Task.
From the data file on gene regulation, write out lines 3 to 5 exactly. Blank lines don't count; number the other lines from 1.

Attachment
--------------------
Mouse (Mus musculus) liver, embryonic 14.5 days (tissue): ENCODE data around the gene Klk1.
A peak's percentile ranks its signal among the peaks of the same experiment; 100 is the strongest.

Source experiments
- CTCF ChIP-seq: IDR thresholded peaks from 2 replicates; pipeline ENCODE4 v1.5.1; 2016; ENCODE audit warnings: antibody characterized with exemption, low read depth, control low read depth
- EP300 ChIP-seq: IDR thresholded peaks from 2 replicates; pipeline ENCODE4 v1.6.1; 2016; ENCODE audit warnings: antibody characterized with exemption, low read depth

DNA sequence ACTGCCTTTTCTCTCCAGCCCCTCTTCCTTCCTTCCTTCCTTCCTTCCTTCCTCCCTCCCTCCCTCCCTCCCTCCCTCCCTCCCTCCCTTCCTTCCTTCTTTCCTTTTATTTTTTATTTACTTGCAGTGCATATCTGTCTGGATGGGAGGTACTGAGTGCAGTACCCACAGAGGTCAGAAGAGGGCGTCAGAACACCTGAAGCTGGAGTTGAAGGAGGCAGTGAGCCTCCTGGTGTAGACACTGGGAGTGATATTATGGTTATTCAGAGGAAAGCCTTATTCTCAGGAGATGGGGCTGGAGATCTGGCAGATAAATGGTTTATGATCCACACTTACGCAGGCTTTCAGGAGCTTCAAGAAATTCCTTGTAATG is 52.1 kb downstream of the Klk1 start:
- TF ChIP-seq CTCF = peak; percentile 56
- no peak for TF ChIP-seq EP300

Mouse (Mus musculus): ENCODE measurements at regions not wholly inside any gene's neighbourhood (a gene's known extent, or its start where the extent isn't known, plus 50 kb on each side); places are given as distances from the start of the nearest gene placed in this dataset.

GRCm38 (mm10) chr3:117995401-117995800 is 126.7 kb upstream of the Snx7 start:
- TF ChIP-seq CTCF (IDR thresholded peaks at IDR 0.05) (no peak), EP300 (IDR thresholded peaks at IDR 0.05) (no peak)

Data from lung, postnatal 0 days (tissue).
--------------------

Source experiments
- CTCF ChIP-seq: IDR thresholded peaks from 2 replicates; pipeline ENCODE4 v1.5.1; 2016; ENCODE audit warnings: antibody characterized with exemption, low read depth, control low read depth
- EP300 ChIP-seq: IDR thresholded peaks from 2 replicates; pipeline ENCODE4 v1.6.1; 2016; ENCODE audit warnings: antibody characterized with exemption, low read depth